Letters to the editor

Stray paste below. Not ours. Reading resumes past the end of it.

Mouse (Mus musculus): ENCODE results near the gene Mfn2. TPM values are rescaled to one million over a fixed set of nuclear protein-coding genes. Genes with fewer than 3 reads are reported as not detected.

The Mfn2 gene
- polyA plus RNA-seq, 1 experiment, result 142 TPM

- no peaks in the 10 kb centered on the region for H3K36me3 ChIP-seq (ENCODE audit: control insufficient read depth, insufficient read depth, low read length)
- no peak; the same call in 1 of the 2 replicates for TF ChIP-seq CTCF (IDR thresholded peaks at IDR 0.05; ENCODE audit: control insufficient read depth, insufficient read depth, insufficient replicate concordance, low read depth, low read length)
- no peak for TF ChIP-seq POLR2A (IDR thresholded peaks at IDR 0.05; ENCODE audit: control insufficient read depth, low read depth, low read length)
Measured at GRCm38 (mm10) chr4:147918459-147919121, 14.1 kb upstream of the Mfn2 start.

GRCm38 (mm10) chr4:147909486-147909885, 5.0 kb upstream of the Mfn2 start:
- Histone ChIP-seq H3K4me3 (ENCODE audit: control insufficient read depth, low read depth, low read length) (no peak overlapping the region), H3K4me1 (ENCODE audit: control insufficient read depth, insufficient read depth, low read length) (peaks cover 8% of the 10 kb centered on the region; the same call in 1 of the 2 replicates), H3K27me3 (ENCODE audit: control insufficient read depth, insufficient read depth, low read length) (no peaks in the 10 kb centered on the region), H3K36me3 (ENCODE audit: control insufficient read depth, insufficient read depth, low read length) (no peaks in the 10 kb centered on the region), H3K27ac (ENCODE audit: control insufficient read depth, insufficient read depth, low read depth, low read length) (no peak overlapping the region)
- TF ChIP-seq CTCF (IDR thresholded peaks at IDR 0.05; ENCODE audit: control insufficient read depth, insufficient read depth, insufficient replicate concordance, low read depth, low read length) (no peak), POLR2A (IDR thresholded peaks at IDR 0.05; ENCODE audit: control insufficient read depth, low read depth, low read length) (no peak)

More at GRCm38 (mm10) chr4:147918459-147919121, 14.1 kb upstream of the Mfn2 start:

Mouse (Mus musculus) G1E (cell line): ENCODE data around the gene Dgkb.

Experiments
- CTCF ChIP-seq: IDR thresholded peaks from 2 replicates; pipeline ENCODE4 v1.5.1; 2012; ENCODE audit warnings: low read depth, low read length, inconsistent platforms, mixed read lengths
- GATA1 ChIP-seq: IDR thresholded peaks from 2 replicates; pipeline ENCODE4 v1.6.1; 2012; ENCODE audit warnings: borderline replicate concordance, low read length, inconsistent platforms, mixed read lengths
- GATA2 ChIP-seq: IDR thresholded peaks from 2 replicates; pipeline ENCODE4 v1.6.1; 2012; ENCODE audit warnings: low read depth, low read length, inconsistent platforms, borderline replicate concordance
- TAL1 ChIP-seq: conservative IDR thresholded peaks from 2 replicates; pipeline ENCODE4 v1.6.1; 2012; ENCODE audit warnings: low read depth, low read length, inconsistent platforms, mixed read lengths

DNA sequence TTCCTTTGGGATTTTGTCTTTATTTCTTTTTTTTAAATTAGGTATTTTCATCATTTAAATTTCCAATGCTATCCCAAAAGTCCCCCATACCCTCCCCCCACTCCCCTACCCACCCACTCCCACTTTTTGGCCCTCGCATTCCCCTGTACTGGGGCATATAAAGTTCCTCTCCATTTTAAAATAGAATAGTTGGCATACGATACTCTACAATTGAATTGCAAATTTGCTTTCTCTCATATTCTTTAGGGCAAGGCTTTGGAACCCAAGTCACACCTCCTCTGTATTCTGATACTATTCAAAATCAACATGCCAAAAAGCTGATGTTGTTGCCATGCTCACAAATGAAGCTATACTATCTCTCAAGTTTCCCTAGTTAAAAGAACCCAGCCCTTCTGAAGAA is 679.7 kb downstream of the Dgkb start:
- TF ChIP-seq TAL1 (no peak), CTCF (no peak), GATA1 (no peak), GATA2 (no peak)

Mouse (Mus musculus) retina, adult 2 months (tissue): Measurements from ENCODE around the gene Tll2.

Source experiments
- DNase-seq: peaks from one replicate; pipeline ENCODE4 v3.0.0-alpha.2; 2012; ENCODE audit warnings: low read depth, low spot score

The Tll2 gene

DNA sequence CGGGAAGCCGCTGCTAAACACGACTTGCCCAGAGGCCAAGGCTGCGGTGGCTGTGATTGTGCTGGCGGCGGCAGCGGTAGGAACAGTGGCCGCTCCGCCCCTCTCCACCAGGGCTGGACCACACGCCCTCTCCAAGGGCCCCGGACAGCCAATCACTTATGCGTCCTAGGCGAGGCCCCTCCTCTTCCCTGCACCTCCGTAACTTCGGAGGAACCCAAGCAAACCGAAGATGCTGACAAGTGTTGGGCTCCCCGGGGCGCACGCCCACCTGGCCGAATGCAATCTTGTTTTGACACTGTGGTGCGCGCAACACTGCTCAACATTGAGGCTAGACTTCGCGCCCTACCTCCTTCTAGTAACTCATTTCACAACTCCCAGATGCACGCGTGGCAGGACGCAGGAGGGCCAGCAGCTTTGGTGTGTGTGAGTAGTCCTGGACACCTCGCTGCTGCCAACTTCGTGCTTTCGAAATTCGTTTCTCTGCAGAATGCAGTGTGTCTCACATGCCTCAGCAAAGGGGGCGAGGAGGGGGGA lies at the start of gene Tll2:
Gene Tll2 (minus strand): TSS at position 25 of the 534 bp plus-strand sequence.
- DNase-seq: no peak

I’m being swallowed by alien taxesOh no, it has got my toe,Oh gee, it’s up to my knee,Oh heck, it’s up to my neck,Oh golly, it has swallowed my body.When upon my employees it did strike, I figured it couldn’t take another bite,But alas, as you can see,It then got a hold of me.It got my house, property, monthly deposits, quarterly deposits, yearly,941, FUTA, employment, unemployment, Social Security, withholding,Medicare, adjusted and others in-between,All of these left me feeling green.Every tax it did acclaim,There was no way I could win at their game.Personal body taxes it then tried.I thought I owned me until I died,But you can see that isn’t so,And then I cried, “Please let me go.”“Let you go,” taxes just laughs,“Now you pay your inheritance tax.”From the grave I ask what’s that?That’s what you’ve already paid taxes on all your days,Your house, your car, your business still pays.Let’s see, anything else we can get you for,Before your loved ones can deplore,“Please, let us have what you shouldn’t take away,”Ah! You poor souls, you must pay and pay and some day say,“We came across the ocean blue,To protest the King’s taxes which grew and grew.This was a better land they saidThat was, until taxes swallowed my head.Betty BrinsonCarson CityWriter gives opinion about media biasI find Guy Farmer’s effort to explain the role of “the media” in his commentary from Jan. 13 both interesting and disturbing. As a former journalism major, city editor and radio broadcaster, I fear that journalism has sunk to new lows, often presenting news with a particular bias. Cory Farley’s statement that “News pages, though, are still held for what used to be called ‘straight reporting,’ a reflection of reality,” is no longer true.Nearly every major “news” article in this and most newspapers carries a byline, meaning it can contain the bias of the writer. This practice is common today, but it wasn’t always that way. Farmer and Farley are old enough to remember when “straight reporting” meant just that — who, what, when, where and how — without the insertion of a reporter’s bias, usually expressed in an opinion as to why the subject is news.Bias is a subtle thing and often not easily detected by the reading or listening public. Taking quotations out of context is a common form of inserting bias into today’s news, but it’s permitted and even encouraged by editors and publishers with a particular bias toward a given subject.Most news articles appear to be “straight reporting” because they don’t show a photo of the author or use a different typeface, but when there’s a byline they can contain a reporter’s bias, often a particular leaning acquired during his or her formal education.Bottom line, readers should always beware. Look for just the facts.Bob BallouMindenGOP needs to right the ship We get it. Our Republican party has drifted away from its core values. Our governor ran as a conservative, but morphed into a tax raiser, installing Obamacare and handing out driver’s licenses to illegal aliens. Our last two presidential nominees were wimps.Many conservatives, frustrated with party “RINOs,” have gone nonpartisan or third party. Some of the party base have sat on their hands rather than vote for namby-pamby moderates. I don’t blame them.Now the architects of the socialist gulag are trying to divide and conquer the Republican party with the help of party moderates. If conservatives get involved at the grassroots and command a majority in the primaries, the party of Reagan’s freedom agenda will nominate small government candidates and start winning elections.Republican Tea Partiers need every conservative to join the only party that actually gets candidates elected, now more than ever.Lynn MuzzyMinden


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